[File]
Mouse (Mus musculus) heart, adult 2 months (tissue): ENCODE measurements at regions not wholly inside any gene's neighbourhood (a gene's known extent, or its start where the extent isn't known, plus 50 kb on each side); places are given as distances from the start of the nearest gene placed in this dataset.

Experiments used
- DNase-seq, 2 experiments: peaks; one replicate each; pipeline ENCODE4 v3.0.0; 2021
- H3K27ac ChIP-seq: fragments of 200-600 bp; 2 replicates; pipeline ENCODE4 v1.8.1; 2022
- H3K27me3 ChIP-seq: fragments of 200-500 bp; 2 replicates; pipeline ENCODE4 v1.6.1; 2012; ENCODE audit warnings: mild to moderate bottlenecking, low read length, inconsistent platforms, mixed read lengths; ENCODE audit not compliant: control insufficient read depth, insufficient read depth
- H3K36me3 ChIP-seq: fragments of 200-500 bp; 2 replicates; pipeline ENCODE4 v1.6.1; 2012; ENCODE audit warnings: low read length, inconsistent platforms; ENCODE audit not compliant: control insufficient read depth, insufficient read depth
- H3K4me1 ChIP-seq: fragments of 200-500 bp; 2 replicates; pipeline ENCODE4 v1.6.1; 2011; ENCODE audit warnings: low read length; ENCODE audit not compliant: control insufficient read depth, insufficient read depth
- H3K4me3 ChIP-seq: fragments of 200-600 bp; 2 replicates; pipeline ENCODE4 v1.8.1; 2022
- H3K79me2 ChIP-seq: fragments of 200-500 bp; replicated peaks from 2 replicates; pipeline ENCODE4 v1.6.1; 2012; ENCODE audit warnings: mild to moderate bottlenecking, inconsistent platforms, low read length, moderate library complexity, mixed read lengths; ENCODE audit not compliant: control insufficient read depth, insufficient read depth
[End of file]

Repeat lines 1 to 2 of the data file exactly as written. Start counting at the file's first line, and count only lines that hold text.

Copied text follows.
Mouse (Mus musculus) heart, adult 2 months (tissue): ENCODE measurements at regions not wholly inside any gene's neighbourhood (a gene's known extent, or its start where the extent isn't known, plus 50 kb on each side); places are given as distances from the start of the nearest gene placed in this dataset.

Experiments used